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Industrialization is still the factor that distinguishes the modern world from the past, and advanced countries from undeveloped ones. In this revised and expanded edition, Tom Kemp uses the historical record of industrialization to explore key questions about its impact and the significance we assign to it. The book adopts a thematic approach to examine the roles of technology, banking, transport and the state; the fate of the peasantry in an industrializing society; and the changing features of industrial capitalism in the latter part of the 19th century. It features four contrasted case studies from outside Europe - India, Canada, Japan and, for the first time in this second edition, South Africa. It is aimed at 1st year University/Polytechnic students and is suitable for courses in economic history, social history, development studies, applied economics, international economics and area studies.

Handbook of Economic Growth

Author: Philippe Aghion
Publisher: Elsevier
ISBN: 0444520430
Format: PDF, ePub
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Featuring survey articles by leading economists working on growth theory, this two-volume set covers theories of economic growth, the empirics of economic growth, and growth policies and mechanisms. It also covers technology, trade and geography, and growth and socio-economic development.

Immigrants in the Lands of Promise

Author: Michael Adas
Publisher: Cornell University Press
ISBN: 0801455251
Format: PDF, Kindle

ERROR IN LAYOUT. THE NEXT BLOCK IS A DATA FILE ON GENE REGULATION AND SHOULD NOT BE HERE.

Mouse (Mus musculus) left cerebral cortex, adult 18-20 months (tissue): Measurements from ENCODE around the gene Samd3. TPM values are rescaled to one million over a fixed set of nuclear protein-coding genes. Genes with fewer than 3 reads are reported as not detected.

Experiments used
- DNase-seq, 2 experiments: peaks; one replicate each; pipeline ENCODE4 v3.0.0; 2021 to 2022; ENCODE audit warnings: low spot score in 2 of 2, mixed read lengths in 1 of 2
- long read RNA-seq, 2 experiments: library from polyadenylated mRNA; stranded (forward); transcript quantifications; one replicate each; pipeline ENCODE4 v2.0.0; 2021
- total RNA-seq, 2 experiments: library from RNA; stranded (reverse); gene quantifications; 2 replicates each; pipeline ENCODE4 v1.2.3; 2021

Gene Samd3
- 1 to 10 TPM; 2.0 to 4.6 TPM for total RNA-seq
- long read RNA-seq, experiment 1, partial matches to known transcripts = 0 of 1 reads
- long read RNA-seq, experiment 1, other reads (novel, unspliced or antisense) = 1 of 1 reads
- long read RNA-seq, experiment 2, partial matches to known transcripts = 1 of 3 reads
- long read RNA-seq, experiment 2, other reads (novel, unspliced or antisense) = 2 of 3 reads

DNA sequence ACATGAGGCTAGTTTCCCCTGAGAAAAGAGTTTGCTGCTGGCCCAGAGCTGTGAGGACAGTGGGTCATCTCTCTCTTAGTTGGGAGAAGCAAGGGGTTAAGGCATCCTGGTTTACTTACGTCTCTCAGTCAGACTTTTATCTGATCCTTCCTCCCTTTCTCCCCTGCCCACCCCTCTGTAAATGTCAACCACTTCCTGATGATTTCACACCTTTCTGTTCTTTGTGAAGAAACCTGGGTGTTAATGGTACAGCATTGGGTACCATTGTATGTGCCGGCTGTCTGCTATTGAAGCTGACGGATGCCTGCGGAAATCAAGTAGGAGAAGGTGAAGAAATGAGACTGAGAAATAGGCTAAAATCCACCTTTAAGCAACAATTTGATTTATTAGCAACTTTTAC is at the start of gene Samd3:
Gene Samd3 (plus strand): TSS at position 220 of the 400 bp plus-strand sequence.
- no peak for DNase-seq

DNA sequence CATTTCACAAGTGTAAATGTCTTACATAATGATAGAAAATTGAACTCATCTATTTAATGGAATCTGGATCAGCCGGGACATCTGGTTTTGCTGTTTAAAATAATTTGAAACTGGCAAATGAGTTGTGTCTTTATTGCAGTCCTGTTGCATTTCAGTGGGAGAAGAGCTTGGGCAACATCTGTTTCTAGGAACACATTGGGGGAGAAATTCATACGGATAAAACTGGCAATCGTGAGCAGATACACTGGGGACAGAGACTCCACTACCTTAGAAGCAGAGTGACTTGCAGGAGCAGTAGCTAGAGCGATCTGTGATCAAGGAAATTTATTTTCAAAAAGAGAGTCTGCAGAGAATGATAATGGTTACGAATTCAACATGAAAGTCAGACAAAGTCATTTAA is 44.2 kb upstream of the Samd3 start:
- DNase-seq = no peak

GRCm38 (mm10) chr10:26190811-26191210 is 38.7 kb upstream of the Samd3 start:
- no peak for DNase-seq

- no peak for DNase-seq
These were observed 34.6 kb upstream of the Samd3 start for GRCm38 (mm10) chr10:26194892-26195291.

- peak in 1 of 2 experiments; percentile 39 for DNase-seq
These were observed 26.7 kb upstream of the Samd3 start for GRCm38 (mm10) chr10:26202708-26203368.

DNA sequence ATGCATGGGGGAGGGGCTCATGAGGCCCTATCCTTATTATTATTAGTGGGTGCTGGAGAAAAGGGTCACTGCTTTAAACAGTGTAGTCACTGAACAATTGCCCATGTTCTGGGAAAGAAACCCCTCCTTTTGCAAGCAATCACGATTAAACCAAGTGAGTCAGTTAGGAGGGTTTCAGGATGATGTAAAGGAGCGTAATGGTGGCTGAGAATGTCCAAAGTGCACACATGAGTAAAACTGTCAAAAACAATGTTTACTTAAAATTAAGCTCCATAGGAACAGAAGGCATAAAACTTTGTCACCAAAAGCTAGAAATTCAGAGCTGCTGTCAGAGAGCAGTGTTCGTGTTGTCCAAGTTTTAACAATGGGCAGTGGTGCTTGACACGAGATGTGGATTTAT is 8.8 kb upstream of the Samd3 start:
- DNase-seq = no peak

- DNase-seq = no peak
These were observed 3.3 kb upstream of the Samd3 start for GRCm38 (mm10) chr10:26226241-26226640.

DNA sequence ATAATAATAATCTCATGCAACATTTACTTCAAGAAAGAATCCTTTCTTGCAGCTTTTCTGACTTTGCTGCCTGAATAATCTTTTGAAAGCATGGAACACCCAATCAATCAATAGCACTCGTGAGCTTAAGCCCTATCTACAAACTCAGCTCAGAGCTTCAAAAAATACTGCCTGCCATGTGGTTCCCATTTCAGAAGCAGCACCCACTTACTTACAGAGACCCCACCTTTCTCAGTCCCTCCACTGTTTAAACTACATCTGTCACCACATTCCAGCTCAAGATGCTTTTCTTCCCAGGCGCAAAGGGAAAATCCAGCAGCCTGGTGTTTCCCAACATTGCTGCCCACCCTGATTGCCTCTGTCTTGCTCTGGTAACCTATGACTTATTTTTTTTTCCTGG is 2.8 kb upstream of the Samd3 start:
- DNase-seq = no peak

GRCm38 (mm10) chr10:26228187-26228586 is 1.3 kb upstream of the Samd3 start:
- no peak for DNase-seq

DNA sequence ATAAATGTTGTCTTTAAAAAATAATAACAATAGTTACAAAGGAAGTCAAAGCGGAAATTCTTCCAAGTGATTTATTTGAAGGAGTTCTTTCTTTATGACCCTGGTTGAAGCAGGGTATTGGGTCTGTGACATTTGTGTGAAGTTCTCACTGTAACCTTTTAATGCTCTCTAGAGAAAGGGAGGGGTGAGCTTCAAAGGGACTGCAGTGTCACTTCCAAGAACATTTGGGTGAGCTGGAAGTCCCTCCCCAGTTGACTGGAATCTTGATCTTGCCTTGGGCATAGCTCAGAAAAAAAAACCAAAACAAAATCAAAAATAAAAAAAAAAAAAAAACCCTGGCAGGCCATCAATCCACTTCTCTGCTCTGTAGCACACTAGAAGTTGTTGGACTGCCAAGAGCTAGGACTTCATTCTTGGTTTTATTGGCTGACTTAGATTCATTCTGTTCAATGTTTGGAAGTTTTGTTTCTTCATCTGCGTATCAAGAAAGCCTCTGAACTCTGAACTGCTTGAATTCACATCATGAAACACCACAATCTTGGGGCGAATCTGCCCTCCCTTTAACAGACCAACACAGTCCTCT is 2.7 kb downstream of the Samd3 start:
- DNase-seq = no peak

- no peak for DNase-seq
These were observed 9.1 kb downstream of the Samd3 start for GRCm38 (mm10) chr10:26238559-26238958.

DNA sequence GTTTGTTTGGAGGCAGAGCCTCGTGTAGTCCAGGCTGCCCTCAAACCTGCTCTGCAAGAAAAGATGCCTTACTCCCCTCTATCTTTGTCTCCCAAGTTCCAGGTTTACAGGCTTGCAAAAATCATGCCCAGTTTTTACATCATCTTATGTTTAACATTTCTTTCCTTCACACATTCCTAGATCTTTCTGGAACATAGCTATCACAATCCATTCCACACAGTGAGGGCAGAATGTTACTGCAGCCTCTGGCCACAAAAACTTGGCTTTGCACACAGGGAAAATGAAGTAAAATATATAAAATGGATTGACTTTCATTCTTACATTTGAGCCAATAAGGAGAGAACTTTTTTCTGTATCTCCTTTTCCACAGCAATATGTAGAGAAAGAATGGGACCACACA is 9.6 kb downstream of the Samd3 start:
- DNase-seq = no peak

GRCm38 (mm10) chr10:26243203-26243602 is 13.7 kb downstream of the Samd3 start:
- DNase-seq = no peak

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Over the past five centuries, advances in Western understanding of and control over the material world have strongly influenced European responses to non-Western peoples and cultures. In Machines as the Measure of Men, Michael Adas explores the ways in which European perceptions of their scientific and technological superiority shaped their interactions with people overseas. Adopting a broad, comparative perspective, he analyzes European responses to the cultures of sub-Saharan Africa, India, and China, cultures that they judged to represent lower levels of material mastery and social organization. Beginning with the early decades of overseas expansion in the sixteenth century, Adas traces the impact of scientific and technological advances on European attitudes toward Asians and Africans and on their policies for dealing with colonized societies. He concentrates on British and French thinking in the nineteenth century, when, he maintains, scientific and technological measures of human worth played a critical role in shaping arguments for the notion of racial supremacy and the "civilizing mission" ideology which were used to justify Europe's domination of the globe. Finally, he examines the reasons why many Europeans grew dissatisfied with and even rejected this gauge of human worth after World War I, and explains why it has remained important to Americans. Showing how the scientific and industrial revolutions contributed to the development of European imperialist ideologies, Machines as the Measure of Men highlights the cultural factors that have nurtured disdain for non-Western accomplishments and value systems. It also indicates how these attitudes, in shaping policies that restricted the diffusion of scientific knowledge, have perpetuated themselves, and contributed significantly to chronic underdevelopment throughout the developing world. Adas's far-reaching and provocative book will be compelling reading for all who are concerned about the history of Western imperialism and its legacies. First published to wide acclaim in 1989, Machines as the Measure of Men is now available in a new edition that features a preface by the author that discusses how subsequent developments in gender and race studies, as well as global technology and politics, enter into conversation with his original arguments.